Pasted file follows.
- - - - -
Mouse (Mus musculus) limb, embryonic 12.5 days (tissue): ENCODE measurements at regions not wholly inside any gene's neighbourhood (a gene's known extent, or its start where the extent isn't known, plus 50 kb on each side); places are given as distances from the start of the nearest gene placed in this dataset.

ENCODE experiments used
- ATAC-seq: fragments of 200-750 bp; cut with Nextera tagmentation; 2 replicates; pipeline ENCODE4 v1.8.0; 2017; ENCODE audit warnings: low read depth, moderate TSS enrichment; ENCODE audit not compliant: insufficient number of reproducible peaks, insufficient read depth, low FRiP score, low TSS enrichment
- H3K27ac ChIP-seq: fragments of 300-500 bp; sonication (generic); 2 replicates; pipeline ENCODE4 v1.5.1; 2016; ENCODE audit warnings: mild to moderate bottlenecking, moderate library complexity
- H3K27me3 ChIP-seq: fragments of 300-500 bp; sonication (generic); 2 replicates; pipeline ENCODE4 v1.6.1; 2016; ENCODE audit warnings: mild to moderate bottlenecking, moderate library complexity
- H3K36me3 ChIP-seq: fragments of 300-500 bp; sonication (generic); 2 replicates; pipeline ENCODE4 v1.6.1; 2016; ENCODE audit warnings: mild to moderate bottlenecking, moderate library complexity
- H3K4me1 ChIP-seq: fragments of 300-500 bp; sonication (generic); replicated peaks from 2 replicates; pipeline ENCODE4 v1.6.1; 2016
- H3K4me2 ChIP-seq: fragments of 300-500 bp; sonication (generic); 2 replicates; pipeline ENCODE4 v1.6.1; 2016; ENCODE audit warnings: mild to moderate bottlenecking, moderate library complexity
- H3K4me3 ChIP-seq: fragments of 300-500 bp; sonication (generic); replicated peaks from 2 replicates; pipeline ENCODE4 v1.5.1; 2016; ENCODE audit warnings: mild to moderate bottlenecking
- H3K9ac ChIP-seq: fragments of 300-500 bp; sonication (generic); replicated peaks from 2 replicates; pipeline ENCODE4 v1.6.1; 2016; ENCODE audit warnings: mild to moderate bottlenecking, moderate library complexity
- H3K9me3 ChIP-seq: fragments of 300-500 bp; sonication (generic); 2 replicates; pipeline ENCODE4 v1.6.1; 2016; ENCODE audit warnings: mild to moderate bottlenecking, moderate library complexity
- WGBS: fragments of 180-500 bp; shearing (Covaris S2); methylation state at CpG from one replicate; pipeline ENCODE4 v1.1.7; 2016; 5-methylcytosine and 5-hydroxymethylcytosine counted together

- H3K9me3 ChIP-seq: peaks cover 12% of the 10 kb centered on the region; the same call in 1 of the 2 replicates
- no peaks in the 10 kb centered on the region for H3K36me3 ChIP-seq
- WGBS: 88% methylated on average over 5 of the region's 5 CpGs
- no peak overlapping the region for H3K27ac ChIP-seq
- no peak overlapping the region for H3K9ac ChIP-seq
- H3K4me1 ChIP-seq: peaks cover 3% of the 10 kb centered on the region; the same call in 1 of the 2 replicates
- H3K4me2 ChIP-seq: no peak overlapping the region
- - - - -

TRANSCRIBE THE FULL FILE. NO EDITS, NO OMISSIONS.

Mouse (Mus musculus) limb, embryonic 12.5 days (tissue): ENCODE measurements at regions not wholly inside any gene's neighbourhood (a gene's known extent, or its start where the extent isn't known, plus 50 kb on each side); places are given as distances from the start of the nearest gene placed in this dataset.

ENCODE experiments used
- ATAC-seq: fragments of 200-750 bp; cut with Nextera tagmentation; 2 replicates; pipeline ENCODE4 v1.8.0; 2017; ENCODE audit warnings: low read depth, moderate TSS enrichment; ENCODE audit not compliant: insufficient number of reproducible peaks, insufficient read depth, low FRiP score, low TSS enrichment
- H3K27ac ChIP-seq: fragments of 300-500 bp; sonication (generic); 2 replicates; pipeline ENCODE4 v1.5.1; 2016; ENCODE audit warnings: mild to moderate bottlenecking, moderate library complexity
- H3K27me3 ChIP-seq: fragments of 300-500 bp; sonication (generic); 2 replicates; pipeline ENCODE4 v1.6.1; 2016; ENCODE audit warnings: mild to moderate bottlenecking, moderate library complexity
- H3K36me3 ChIP-seq: fragments of 300-500 bp; sonication (generic); 2 replicates; pipeline ENCODE4 v1.6.1; 2016; ENCODE audit warnings: mild to moderate bottlenecking, moderate library complexity
- H3K4me1 ChIP-seq: fragments of 300-500 bp; sonication (generic); replicated peaks from 2 replicates; pipeline ENCODE4 v1.6.1; 2016
- H3K4me2 ChIP-seq: fragments of 300-500 bp; sonication (generic); 2 replicates; pipeline ENCODE4 v1.6.1; 2016; ENCODE audit warnings: mild to moderate bottlenecking, moderate library complexity
- H3K4me3 ChIP-seq: fragments of 300-500 bp; sonication (generic); replicated peaks from 2 replicates; pipeline ENCODE4 v1.5.1; 2016; ENCODE audit warnings: mild to moderate bottlenecking
- H3K9ac ChIP-seq: fragments of 300-500 bp; sonication (generic); replicated peaks from 2 replicates; pipeline ENCODE4 v1.6.1; 2016; ENCODE audit warnings: mild to moderate bottlenecking, moderate library complexity
- H3K9me3 ChIP-seq: fragments of 300-500 bp; sonication (generic); 2 replicates; pipeline ENCODE4 v1.6.1; 2016; ENCODE audit warnings: mild to moderate bottlenecking, moderate library complexity
- WGBS: fragments of 180-500 bp; shearing (Covaris S2); methylation state at CpG from one replicate; pipeline ENCODE4 v1.1.7; 2016; 5-methylcytosine and 5-hydroxymethylcytosine counted together

- H3K9me3 ChIP-seq: peaks cover 12% of the 10 kb centered on the region; the same call in 1 of the 2 replicates
- no peaks in the 10 kb centered on the region for H3K36me3 ChIP-seq
- WGBS: 88% methylated on average over 5 of the region's 5 CpGs
- no peak overlapping the region for H3K27ac ChIP-seq
- no peak overlapping the region for H3K9ac ChIP-seq
- H3K4me1 ChIP-seq: peaks cover 3% of the 10 kb centered on the region; the same call in 1 of the 2 replicates
- H3K4me2 ChIP-seq: no peak overlapping the region